One more aspect does need to be mentioned at this point. In the fighting arts of the Orient, there was never a one dimensional martial art. What this means is that while Jujutsu is normally thought of as a grappling art, traditional Ryu also contained complete methods of striking with both hands and feet. These striking techniques also include elbows and knees. By the same vein, Karate was never a striking art only, but had a full range of grappling skills.
Due to the emphasis on sport techniques, and the rules which allow for safe competition, Judo removed all strikes so that a safe grappling match could be engaged in, just as Karate took away most grappling skills so that a safe sparring match could be held. Both the predecessor to Judo, which of course is Jujutsu, and that of Karate, the ancient art of Bushi Te, held full range of striking and grappling techniques.
If a Jujutsu system states that their striking skills are used only to sit up throws or other grappling methods, then they are more of a Judo system and not actually Jujutsu at all. One has but to study the history of Jujutsu and find out that strikes used in the ancient art were extremely sophisticated and effective.
Strikes were of two major types in Jujutsu. Against an unarmored opponent the strikes were devastating and could end a fight with just one hit. Though the Jujutsuka was always ready to follow up a hit with a grappling skill, just in case it was ineffective or missed it’s intended vital point.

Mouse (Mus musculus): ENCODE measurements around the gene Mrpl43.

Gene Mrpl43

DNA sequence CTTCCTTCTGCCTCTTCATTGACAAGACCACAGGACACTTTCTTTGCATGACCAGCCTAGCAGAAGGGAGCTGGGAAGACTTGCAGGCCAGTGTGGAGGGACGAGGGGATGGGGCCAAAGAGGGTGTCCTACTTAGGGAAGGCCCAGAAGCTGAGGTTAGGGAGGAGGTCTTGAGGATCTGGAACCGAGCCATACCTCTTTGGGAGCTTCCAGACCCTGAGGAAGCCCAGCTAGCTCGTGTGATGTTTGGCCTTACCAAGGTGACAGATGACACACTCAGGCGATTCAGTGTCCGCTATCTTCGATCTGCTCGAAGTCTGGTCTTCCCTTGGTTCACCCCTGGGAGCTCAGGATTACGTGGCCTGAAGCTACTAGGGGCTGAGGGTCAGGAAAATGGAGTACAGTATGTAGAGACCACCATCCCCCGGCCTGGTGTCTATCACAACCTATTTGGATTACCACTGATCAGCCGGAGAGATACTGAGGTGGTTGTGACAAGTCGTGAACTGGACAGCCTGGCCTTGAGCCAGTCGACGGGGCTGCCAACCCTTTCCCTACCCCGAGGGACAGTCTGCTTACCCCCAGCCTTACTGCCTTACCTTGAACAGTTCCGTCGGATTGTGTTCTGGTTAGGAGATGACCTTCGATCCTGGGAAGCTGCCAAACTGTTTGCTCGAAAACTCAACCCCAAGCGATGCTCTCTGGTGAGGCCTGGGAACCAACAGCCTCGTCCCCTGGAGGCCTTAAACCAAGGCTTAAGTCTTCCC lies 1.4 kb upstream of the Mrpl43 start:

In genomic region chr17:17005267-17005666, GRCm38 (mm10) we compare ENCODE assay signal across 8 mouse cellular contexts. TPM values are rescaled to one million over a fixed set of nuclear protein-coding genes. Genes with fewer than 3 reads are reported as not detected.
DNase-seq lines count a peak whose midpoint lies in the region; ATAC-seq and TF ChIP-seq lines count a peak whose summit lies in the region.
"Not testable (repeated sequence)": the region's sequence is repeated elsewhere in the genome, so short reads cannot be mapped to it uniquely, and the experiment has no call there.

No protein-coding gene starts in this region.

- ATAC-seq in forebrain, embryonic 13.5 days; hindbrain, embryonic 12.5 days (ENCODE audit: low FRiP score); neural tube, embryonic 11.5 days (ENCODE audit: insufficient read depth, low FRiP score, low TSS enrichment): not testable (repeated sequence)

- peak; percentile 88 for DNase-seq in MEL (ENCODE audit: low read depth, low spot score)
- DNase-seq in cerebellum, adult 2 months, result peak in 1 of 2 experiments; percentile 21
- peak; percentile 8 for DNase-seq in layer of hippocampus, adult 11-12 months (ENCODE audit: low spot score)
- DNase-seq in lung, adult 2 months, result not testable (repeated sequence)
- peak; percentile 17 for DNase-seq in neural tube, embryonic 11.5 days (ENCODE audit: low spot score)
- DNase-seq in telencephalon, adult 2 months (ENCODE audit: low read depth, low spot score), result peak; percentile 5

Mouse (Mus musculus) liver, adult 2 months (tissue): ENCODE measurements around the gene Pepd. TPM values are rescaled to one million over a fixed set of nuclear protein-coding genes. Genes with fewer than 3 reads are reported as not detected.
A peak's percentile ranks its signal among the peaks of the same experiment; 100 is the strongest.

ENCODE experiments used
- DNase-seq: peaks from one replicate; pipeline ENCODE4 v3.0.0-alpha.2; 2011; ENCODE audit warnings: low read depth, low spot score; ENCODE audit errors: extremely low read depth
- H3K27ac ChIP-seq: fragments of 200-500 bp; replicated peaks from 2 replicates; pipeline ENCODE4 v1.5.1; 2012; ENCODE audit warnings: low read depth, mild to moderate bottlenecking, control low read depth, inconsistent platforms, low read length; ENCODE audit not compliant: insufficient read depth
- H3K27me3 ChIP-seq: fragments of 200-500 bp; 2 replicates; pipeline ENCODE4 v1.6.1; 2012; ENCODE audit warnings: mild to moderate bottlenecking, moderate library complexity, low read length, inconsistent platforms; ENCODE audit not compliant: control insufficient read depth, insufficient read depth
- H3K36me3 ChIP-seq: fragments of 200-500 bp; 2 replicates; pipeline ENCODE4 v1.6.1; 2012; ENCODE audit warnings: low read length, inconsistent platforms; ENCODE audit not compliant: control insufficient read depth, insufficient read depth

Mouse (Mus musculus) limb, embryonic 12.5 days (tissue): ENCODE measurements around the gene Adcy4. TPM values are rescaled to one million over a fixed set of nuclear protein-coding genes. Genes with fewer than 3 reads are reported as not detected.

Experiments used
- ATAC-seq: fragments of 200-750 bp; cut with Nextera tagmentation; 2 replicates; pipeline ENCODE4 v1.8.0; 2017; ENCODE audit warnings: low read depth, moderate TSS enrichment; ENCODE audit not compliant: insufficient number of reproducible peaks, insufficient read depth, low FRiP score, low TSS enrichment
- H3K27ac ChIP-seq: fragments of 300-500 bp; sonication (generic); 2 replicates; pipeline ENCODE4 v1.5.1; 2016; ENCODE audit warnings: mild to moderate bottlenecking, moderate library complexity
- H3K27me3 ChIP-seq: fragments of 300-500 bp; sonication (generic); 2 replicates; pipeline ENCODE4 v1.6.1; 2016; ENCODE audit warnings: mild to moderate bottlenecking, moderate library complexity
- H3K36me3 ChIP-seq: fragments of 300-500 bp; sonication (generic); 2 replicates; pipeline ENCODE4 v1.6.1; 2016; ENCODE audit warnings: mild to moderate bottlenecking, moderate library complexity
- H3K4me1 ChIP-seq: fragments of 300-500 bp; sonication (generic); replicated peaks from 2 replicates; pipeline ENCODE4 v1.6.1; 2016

The second type of strike was designed for use against an armored opponent and was more of a push to achieve Kuzushi, breaking the balance of the assailant, to set up a grappling technique. It is believed that this type of ability was what has been misinterpreted in modern times as ineffective punching skills, but they were actually designed for use against armor, when an actual hit could not possibly have effect.
To teach real combat grappling, is to teach effective standing skills which can be used in genuine self defense. Real grappling starts with strikes, according to the leading Jujutsu masters of the past generation, most prominent of them being James Masayoshi Mitose of Kosho Ryu Kempo Jujutsu. Second, the actual grappling skills are throws, joint attacks, and chokes, all of which should be learned in a standing manner first. Third, going to the ground should be a last option and good grappling skills are intended to extricate the defended from a ground situation and allow them to get back on their feet as quickly as possible.
There are those who say that grappling skills need to be taught properly and this is correct. But teaching these skills correctly does not mean teaching the sport techniques to people and allowing them to believe they are actual combat skills. For the most part, grappling skills for combat are done standing on the feet. When one must go to the ground, good grappling skills get you back on your feet as quickly as possible. This is the method of combat grappling, found in the ancient fighting skills of Jujutsu and Bushi Te, still maintained by many traditional self defense teachers. If you want to learn true grappling, make sure it is designed for what you want. If you want to participate in a sport, learn the game and learn it well, but if you want real grappling skill, learn from a self defense specialist in the Japanese or Okinawan martial arts.